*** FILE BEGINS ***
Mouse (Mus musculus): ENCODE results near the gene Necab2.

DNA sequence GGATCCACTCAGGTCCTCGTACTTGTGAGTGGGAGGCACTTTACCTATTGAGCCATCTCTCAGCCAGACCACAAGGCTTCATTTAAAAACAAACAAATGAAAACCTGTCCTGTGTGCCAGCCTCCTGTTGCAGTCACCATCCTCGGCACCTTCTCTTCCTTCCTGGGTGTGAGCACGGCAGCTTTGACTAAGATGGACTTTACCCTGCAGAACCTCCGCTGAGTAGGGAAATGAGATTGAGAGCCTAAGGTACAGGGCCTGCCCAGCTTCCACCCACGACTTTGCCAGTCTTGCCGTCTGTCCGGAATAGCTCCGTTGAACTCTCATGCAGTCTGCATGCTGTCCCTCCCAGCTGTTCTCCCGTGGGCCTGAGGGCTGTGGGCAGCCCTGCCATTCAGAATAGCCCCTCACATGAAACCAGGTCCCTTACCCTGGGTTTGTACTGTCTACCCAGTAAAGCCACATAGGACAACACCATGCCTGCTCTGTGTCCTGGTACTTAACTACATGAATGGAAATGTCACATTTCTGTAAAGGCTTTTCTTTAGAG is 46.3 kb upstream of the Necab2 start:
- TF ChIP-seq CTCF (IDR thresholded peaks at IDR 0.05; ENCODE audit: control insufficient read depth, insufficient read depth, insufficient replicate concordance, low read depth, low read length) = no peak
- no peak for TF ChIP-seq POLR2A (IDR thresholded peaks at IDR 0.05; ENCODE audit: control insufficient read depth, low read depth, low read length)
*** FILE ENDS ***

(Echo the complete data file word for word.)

Mouse (Mus musculus): ENCODE results near the gene Necab2.

DNA sequence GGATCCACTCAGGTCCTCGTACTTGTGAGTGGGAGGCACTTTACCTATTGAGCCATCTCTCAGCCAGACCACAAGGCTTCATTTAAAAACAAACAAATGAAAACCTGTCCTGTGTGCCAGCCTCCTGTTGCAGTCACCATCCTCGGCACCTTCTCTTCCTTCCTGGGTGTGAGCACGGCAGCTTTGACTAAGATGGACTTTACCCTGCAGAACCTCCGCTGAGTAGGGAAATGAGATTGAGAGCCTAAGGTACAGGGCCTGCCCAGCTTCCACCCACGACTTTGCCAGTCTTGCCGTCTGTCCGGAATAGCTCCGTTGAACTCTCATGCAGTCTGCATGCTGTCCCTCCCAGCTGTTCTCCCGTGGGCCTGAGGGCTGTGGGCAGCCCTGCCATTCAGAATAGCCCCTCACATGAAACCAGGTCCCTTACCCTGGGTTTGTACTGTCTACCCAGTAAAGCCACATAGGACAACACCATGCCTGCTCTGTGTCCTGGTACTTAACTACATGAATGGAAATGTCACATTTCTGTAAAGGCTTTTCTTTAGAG is 46.3 kb upstream of the Necab2 start:
- TF ChIP-seq CTCF (IDR thresholded peaks at IDR 0.05; ENCODE audit: control insufficient read depth, insufficient read depth, insufficient replicate concordance, low read depth, low read length) = no peak
- no peak for TF ChIP-seq POLR2A (IDR thresholded peaks at IDR 0.05; ENCODE audit: control insufficient read depth, low read depth, low read length)